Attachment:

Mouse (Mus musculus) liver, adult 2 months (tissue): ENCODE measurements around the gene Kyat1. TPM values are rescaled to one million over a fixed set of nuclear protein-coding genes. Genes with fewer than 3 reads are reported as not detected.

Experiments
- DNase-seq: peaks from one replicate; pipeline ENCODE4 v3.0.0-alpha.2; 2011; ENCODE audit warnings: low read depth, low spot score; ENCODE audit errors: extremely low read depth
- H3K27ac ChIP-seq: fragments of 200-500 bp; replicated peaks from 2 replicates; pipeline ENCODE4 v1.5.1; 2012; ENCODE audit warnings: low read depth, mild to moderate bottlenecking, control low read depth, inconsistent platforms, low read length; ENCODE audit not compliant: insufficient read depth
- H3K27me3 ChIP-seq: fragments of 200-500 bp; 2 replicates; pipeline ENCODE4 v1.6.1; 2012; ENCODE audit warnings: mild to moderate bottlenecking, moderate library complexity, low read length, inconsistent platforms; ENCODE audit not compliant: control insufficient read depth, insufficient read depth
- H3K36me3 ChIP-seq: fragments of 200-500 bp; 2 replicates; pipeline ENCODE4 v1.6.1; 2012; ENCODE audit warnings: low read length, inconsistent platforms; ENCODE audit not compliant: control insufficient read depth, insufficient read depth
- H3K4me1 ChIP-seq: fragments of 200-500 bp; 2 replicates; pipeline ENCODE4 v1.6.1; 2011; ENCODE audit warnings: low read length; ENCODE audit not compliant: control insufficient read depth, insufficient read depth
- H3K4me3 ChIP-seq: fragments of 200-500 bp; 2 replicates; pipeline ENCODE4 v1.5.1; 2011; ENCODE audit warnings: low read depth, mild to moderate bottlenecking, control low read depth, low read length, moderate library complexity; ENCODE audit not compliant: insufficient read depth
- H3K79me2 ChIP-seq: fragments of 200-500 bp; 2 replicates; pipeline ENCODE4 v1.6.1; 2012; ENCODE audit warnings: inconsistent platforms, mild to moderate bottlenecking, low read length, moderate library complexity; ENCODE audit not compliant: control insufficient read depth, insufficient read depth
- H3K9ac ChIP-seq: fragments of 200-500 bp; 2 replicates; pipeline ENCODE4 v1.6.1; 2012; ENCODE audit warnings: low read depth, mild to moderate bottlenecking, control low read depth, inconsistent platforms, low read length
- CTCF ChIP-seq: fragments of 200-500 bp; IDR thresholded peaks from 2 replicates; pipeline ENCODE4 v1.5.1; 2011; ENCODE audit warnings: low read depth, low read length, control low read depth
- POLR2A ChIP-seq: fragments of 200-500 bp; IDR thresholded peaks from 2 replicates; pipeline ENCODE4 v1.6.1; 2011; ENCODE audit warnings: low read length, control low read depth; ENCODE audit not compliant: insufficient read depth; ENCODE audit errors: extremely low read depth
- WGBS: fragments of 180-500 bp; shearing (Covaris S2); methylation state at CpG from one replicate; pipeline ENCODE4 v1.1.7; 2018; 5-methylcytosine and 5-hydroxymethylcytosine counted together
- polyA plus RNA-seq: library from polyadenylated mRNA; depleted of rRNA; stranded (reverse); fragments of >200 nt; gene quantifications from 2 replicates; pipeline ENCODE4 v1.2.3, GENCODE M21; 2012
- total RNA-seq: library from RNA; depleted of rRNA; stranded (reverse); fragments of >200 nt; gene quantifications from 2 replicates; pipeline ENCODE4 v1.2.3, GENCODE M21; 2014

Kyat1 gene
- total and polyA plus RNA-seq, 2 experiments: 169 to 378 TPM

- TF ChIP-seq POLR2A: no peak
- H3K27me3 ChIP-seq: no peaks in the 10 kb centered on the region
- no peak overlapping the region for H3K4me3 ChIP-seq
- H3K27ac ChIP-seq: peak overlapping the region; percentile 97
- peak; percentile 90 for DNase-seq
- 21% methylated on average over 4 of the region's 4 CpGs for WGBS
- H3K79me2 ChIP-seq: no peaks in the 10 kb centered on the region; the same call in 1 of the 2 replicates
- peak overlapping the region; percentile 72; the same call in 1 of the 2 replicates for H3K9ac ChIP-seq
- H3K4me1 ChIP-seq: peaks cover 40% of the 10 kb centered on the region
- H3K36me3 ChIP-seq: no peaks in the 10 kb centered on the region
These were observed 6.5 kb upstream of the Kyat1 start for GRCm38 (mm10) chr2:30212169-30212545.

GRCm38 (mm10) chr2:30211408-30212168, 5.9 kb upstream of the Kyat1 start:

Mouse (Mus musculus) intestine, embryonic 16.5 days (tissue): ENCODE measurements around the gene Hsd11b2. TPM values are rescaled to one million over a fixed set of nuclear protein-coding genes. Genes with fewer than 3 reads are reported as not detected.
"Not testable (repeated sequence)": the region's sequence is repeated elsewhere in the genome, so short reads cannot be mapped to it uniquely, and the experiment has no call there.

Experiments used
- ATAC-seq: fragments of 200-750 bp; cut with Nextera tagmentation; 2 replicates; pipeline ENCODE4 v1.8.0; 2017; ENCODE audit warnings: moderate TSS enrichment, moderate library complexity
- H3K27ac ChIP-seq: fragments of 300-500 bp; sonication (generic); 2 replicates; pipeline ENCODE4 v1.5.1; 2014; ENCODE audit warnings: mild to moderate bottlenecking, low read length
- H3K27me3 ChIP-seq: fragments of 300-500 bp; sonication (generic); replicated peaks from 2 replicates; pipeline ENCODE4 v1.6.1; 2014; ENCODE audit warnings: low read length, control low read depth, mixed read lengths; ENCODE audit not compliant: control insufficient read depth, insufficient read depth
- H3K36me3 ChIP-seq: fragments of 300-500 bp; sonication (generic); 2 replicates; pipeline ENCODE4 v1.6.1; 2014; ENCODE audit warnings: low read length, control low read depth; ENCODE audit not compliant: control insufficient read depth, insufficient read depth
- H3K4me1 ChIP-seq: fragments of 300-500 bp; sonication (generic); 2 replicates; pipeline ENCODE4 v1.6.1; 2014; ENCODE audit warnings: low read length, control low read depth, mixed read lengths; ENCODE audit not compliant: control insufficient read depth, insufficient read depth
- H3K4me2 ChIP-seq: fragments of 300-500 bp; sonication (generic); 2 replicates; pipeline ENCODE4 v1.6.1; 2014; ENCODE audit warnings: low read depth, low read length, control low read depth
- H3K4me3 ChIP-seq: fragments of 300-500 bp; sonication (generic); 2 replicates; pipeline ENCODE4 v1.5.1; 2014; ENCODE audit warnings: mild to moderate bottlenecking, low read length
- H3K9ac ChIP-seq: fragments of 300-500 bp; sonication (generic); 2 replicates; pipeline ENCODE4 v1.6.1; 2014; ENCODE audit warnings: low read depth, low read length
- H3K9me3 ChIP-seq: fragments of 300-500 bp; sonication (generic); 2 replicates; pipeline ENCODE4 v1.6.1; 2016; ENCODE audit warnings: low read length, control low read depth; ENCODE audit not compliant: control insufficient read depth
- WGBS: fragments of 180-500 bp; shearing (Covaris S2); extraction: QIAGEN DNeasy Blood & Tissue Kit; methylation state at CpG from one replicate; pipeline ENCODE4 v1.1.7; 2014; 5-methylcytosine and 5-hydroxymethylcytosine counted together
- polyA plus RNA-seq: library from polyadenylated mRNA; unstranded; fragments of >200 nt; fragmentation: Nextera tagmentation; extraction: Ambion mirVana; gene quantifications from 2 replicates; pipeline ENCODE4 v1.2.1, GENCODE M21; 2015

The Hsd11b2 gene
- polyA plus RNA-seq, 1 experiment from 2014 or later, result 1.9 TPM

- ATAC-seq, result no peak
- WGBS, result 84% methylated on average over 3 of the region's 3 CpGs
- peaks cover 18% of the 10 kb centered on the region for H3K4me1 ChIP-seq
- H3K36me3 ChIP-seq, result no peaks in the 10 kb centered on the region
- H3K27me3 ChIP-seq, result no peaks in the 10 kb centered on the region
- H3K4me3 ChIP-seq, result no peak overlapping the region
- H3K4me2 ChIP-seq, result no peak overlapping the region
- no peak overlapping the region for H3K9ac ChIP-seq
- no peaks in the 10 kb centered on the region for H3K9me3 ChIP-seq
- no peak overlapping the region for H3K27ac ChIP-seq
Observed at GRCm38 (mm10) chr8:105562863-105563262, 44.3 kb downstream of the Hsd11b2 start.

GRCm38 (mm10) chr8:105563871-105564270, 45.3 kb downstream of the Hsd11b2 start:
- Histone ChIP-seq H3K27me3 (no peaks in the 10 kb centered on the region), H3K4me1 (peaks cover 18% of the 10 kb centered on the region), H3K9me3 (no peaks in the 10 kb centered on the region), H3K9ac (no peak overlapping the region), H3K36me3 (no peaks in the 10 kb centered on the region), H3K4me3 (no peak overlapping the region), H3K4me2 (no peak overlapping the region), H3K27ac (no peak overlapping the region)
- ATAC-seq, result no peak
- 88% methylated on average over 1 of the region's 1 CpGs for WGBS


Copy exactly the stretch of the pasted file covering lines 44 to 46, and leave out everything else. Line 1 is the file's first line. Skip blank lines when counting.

The Hsd11b2 gene
- polyA plus RNA-seq, 1 experiment from 2014 or later, result 1.9 TPM

- ATAC-seq, result no peak